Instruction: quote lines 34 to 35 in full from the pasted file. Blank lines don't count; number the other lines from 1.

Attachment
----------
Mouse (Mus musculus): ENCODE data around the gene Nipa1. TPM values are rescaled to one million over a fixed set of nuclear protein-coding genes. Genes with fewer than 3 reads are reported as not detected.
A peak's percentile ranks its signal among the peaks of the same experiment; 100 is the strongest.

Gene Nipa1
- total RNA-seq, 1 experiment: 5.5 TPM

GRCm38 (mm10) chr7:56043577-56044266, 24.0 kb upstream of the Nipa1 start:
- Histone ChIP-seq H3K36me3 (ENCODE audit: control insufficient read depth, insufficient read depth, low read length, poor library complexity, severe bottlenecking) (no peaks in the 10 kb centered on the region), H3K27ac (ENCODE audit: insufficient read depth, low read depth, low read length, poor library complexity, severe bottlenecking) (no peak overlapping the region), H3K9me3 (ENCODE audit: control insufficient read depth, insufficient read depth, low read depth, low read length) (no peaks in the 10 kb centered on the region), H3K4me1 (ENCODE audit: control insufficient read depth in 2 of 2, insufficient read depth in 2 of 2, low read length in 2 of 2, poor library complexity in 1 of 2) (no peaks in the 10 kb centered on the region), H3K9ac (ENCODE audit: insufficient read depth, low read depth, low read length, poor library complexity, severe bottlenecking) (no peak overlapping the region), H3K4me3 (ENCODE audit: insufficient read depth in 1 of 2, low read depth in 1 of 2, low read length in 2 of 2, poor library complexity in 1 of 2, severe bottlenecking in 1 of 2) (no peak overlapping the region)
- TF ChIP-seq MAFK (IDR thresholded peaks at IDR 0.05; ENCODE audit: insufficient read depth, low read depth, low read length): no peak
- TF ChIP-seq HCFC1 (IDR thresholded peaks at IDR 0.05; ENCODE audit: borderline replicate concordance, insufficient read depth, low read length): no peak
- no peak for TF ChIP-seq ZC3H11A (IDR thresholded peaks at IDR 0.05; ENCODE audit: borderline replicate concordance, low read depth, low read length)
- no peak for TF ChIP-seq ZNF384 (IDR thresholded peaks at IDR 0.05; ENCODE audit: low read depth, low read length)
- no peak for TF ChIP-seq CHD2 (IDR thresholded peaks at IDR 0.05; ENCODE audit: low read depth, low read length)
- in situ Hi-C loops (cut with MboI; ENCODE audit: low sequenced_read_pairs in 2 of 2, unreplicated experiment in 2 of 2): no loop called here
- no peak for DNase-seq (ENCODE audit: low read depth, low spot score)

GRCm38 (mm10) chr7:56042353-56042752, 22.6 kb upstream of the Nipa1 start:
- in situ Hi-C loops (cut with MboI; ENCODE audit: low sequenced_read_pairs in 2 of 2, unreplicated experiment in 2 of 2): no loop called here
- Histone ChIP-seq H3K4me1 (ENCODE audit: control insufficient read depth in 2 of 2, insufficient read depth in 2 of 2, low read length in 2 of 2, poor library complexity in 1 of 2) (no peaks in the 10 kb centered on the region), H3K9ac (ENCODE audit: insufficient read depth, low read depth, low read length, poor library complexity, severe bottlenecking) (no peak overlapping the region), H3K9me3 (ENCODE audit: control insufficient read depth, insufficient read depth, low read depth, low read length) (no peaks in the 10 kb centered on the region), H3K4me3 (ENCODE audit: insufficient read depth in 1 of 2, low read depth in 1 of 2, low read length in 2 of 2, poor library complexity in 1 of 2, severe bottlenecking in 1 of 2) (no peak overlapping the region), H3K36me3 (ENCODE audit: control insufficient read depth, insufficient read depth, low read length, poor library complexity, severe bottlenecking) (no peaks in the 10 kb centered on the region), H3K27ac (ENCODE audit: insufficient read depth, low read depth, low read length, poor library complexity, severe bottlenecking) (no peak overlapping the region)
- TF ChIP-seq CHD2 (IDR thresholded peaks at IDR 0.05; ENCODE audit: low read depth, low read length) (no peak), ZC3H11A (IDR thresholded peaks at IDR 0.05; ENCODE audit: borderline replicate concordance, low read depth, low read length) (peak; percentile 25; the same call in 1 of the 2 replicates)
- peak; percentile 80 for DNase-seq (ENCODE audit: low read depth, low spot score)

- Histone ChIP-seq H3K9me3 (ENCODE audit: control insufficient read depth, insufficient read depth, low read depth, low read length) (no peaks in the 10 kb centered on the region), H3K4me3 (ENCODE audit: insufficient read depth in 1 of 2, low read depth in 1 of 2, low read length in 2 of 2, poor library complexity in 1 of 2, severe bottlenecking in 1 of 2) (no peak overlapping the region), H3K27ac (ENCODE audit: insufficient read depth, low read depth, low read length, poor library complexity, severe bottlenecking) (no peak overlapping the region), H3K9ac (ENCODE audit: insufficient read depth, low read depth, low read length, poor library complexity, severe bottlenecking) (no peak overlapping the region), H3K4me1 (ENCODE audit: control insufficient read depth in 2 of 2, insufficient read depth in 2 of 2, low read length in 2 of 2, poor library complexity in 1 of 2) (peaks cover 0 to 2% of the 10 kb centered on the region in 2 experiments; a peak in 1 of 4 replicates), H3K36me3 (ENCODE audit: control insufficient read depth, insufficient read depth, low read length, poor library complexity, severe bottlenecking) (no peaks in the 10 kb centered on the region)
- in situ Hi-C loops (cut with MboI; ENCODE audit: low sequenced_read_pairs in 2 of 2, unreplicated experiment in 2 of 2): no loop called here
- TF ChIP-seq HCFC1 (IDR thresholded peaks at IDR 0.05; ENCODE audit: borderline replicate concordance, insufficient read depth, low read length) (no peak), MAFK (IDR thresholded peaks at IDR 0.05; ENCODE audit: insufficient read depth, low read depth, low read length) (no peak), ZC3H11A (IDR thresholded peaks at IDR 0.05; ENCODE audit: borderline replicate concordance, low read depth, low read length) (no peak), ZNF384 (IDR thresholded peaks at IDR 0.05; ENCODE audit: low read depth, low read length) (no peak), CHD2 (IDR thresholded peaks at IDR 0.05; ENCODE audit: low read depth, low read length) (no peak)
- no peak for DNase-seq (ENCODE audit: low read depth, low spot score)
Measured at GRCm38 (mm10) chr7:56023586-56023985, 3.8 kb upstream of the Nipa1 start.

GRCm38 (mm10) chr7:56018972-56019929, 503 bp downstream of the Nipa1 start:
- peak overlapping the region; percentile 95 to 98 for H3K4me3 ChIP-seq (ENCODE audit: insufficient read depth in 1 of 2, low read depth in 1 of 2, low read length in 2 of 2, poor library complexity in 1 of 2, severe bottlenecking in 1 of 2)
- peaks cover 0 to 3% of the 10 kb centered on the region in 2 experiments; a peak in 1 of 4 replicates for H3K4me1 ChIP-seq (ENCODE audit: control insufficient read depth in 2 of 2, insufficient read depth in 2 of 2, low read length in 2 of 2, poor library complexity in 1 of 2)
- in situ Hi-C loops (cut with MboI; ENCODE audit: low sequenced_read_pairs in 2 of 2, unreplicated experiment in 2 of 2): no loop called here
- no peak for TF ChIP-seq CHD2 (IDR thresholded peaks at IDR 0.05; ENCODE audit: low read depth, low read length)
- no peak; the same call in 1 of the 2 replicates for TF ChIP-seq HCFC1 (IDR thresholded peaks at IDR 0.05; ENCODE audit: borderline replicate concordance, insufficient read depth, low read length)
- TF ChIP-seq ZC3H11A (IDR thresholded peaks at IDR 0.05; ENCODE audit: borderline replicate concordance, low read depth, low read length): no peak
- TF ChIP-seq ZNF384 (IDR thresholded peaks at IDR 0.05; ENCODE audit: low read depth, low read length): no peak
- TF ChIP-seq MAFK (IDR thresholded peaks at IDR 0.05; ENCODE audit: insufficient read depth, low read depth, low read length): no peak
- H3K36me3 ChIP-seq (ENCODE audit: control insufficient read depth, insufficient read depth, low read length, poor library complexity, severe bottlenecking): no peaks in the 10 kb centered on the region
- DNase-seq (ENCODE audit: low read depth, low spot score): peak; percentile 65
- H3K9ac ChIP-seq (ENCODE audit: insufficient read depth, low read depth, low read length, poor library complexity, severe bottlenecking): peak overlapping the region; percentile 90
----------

- DNase-seq (ENCODE audit: low read depth, low spot score): peak; percentile 65
- H3K9ac ChIP-seq (ENCODE audit: insufficient read depth, low read depth, low read length, poor library complexity, severe bottlenecking): peak overlapping the region; percentile 90